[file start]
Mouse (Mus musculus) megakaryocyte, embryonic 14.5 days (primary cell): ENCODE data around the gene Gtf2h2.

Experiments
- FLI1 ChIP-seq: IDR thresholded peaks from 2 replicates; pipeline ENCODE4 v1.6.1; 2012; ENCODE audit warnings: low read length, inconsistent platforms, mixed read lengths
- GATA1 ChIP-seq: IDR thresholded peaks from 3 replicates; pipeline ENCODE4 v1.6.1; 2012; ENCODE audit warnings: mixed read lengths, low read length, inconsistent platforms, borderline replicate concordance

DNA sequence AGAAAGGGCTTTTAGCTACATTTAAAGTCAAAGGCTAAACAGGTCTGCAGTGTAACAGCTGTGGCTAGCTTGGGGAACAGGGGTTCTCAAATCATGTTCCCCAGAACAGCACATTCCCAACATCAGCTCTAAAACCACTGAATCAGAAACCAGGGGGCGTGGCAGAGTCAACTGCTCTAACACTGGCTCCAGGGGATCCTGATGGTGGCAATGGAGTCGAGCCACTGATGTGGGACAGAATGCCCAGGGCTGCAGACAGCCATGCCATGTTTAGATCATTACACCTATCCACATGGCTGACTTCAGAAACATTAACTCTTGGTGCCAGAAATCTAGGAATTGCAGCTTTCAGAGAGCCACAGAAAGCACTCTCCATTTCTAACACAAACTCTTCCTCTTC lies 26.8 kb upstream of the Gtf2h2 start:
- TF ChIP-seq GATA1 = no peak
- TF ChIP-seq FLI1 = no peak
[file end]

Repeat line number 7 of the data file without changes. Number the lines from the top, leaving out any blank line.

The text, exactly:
- TF ChIP-seq FLI1 = no peak